Goffman (1955), has called ace-work, the work of presenting faces to each other, protecting our own face, and protecting the other’s face. Conversation therefore involves a considerable amount of role-playing: we choose a role for ourselves in each conversation discover the role or roles the other or the others are playing, and then proceed to construct a little dramatic encounter, much of which involves respecting other’s faces. All the world is a stage, and we are players. The listener not only has to establish what it was that was said, but also has to construct, from an assortment of clues, the affective state of the speaker and a profile of his identity.’ The affective state of the speaker’ and ‘a profile of his identity’ are much the same as what I have called ‘face’, for they are concerned with what the speaker is trying to communicate about himself or herself on a particular occasion.

Cooperative Learning and Task-Based Learning

Posting by Ade Tuty Anggriany | 6:34 AM

A. Cooperative Learning
Cooperative learning is a successful teaching strategy in which small teams, each with students of different levels of ability, use a variety of learning activities to improve their understanding of a subject. Each member of a team is responsible not only for learning what is taught but also for helping teammates learn, thus creating an atmosphere of achievement. Students work through the assignment until all group members successfully understand and complete it. Cooperative efforts result in participants striving for mutual benefit so that all group members: gain from each other's efforts (your success benefits me and my success benefits you); recognize that all group members share a common fate (we all sink or swim together here); know that one's performance is mutually caused by oneself and one's team members (we can not do it without you); and feel proud and jointly celebrate when a group member is recognized for achievement (we all congratulate you on your accomplishment).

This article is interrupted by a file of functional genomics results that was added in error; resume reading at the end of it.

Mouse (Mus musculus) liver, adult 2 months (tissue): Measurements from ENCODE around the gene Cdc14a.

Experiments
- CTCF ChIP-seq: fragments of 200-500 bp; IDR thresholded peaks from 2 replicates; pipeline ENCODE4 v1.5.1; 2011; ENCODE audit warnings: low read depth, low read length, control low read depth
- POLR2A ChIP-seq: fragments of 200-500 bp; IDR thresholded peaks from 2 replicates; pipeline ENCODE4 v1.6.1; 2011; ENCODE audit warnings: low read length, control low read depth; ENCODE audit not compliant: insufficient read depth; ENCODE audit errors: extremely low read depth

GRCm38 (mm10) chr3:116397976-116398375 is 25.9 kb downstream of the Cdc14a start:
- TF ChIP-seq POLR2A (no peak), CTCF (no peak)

Elements of cooperative learning
It is only under certain conditions that cooperative efforts may be expected to be more productive than competitive and individualistic efforts. Those conditions are:

1. Positive Interdependence
In this condition, each group member's efforts are required and indispensable for group success, and it has a unique contribution to make to the joint effort because of his or her resources and/or role and task responsibilities.

2. Face-to-Face Interaction